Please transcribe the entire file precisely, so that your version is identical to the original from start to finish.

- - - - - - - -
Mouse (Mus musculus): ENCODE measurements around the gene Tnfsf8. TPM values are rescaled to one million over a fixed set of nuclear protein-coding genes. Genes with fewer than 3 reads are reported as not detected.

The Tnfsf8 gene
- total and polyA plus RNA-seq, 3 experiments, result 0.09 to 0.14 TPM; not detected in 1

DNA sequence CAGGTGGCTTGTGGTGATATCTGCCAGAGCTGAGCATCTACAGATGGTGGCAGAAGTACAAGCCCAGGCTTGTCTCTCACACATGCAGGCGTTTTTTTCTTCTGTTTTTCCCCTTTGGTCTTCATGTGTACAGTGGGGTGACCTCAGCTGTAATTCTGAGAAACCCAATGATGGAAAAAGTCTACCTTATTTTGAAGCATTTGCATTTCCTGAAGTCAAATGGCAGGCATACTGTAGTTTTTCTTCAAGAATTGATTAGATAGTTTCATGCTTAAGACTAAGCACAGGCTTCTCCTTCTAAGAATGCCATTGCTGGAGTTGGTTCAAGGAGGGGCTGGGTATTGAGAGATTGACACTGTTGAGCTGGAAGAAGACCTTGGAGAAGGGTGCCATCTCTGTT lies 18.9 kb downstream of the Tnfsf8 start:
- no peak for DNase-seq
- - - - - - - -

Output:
Mouse (Mus musculus): ENCODE measurements around the gene Tnfsf8. TPM values are rescaled to one million over a fixed set of nuclear protein-coding genes. Genes with fewer than 3 reads are reported as not detected.

The Tnfsf8 gene
- total and polyA plus RNA-seq, 3 experiments, result 0.09 to 0.14 TPM; not detected in 1

DNA sequence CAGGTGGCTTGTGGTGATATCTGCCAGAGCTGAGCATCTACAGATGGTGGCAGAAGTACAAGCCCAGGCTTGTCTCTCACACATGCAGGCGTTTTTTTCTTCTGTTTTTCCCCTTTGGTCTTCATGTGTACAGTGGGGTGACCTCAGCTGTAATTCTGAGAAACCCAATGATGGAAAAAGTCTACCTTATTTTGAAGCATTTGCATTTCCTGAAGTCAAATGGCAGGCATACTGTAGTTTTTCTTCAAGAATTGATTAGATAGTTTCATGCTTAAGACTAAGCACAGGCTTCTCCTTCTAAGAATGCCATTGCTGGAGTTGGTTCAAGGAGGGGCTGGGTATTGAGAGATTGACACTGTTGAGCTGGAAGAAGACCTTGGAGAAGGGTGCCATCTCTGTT lies 18.9 kb downstream of the Tnfsf8 start:
- no peak for DNase-seq